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Speaking Language to Law: The Case of Europe

  • Simone Glanert (a1)

Abstract

No legal integration project can circumvent the matter of language. Yet, lawyers advocating one form or other of Europeanisation of law, apparently basing themselves on the unexamined view that everything is adequately translatable, do not seem prepared to address linguistic issues. But a move beyond law's disciplinary barriers – in particular, a foray into translation studies (or ‘translatology’) – compels one to challenge the effectivity of the uniformisation agenda. First, it shows that the inherently local character of language resists the establishment of uniform law. Second, it demonstrates that no uniform law, irrespective of the language in which it is written, can account for local legal experience. Both claims suggest that language simply cannot be made subservient to the lawyer's agenda and that the assumption that it can be ignored is mistaken.

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1. Pirandello, L Six Characters in Search of an Author [J Linstrum (transl)] (London: Methuen, 1979) p 15 [1921] (I have modified the translation).

2. Heidegger, M The Way to Language’ in M Heidegger On the Way to Language [PD Hertz (transl)] (New York: Harper & Row, 1971) p 134 [1959] (original emphasis).

3. See Wurmnest, W Common Core, Grundregeln, Kodifikationsentwürfe, Acquis-Grundsätze – Ansätze internationaler Wissenschaftlergruppen zur Privatrechtsvereinheitlichung in Europa’ (2003) Zeitschrift für Europäisches Privatrecht 714 (hereinafter ZEuP).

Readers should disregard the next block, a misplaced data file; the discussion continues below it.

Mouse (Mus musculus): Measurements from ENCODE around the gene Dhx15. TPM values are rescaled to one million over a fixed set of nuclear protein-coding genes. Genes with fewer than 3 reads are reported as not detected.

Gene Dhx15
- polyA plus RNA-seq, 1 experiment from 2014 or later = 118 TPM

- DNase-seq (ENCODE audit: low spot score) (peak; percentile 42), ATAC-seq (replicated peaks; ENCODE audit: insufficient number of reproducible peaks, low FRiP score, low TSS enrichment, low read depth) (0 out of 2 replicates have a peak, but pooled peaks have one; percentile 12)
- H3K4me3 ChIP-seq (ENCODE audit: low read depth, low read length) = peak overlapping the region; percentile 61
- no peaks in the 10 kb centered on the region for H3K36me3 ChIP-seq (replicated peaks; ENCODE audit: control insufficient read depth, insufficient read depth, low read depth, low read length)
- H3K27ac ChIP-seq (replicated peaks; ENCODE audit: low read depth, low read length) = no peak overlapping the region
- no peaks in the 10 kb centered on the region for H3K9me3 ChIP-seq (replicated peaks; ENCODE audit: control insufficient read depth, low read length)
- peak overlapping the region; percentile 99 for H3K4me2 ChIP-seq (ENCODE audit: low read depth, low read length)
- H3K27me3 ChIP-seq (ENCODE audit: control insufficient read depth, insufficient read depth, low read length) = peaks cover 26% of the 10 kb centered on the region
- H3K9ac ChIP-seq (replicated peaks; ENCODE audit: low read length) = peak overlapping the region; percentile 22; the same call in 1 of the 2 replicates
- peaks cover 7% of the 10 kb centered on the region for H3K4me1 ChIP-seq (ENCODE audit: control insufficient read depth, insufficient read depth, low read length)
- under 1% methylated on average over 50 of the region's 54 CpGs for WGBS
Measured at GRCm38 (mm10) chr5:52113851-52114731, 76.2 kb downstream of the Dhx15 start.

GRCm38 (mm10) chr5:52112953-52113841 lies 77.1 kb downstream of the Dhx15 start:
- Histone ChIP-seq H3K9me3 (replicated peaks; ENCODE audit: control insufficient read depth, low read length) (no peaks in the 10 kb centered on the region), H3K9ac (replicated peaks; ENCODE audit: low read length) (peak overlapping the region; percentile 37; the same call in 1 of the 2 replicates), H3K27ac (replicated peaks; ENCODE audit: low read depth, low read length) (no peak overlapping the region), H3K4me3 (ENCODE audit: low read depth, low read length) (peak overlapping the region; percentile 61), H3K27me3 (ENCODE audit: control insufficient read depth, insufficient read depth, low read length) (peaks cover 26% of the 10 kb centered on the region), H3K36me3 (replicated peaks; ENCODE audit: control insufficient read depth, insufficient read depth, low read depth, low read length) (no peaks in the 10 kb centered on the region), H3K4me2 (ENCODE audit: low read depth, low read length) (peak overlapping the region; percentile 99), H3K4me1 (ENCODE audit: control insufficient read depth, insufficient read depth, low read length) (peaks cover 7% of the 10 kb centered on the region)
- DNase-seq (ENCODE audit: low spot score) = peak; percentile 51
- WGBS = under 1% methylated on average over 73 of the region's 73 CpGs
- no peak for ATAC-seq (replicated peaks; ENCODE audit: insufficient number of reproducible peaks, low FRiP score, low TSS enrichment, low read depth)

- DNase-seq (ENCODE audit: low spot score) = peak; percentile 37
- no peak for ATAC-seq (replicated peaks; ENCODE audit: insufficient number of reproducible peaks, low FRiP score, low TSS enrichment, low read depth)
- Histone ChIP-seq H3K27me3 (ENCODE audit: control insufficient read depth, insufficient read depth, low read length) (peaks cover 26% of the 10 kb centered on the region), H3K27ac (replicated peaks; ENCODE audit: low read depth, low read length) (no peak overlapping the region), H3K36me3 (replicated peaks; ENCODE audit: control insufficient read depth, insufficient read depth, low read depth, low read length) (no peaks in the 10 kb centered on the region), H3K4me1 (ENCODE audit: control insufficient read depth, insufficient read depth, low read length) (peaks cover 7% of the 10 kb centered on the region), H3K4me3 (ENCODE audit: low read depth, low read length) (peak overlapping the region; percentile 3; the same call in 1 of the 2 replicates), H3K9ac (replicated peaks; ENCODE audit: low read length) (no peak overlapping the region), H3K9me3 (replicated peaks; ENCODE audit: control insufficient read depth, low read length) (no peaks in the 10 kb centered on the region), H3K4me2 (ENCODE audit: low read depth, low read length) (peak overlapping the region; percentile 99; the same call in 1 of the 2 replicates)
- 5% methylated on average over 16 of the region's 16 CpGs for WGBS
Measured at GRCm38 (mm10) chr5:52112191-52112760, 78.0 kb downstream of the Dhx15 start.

4. See generally Vogenhauer, S and Weatherill, S (eds) The Harmonisation of European Contract Law (Oxford: Hart, 2006); .

5. See Von Bar, C and Lando, O Communication on European Contract Law: Joint Response of the Commission on European Contract Law and the Study Group on a European Civil Code’ (2002) 10 European Review of Private Law 183 (hereinafter ERPL).

6. See Resolution [of the European Parliament] on Action to Bring into Line the Private Law of the Member States, [1989] OJ C158/400 (26 May 1989); Resolution [of the European Parliament] on the Harmonization of Certain Sectors of the Private Law of the Member States, [1984] OJ C205/518 (6 May 1994); Resolution [of the European Parliament] on the Approximation of the Civil and Commercial Law of the Member States, [2002] OJ C140E/538 (15 November 2001).

7. Communication [from the Commission to the European Parliament and the Council] on a More Coherent European Contract Law – An Action Plan, [2003] OJ C63/1 (12 February 2003) §§ 59–68.

8. See, for example, Weatherill, S Reflections on the Ec's Competence to Develop a “European Contract Law”’ (2005) 13 ERPL 405.

9. Legrand, P Le droit comparé (Paris: Presses Universitaires de France, 2nd edn, 2006) p 3.

10. For a critical approach, see Legrand, P Antivonbar’ (2006) 1 Journal of Comparative Law 13; (hereinafter Am J Comp L);

11. But see Pozzo, B and Jacometti, V (eds) Multilingualism and the Harmonisation of European Law (The Hague: Kluwer, 2006); ; .

12. G Ajani and P Rossi ‘Multilingualism and the Coherence of European Private Law’ in Pozzo and Jacometti, above n 11, p 81 (emphasis omitted).

13. See Von Bar, CLe groupe d'études sur un code civil européen’ (2001) Revue internationale de droit comparé 127 at 128 (hereinafter RIDC).

14. Berman, A La traduction de la lettre ou l’auberge du lointain (Paris: Le Seuil, 1999) p 19.

15. For a presentation of some of the principal difficulties raised by mono-disciplinary research, see Thompson Klein, J Crossing Boundaries: Knowledge, Disciplinarities, and Interdisciplinarities (Charlottesville VA: University Press of Virginia, 1996); .

16. See von Bar and Lando, above n 5, at 236–7. See generally Pozzo, B Harmonisation of European Contract Law and the Need of Creating a Common Terminology’ (2003) 11 ERPL 754.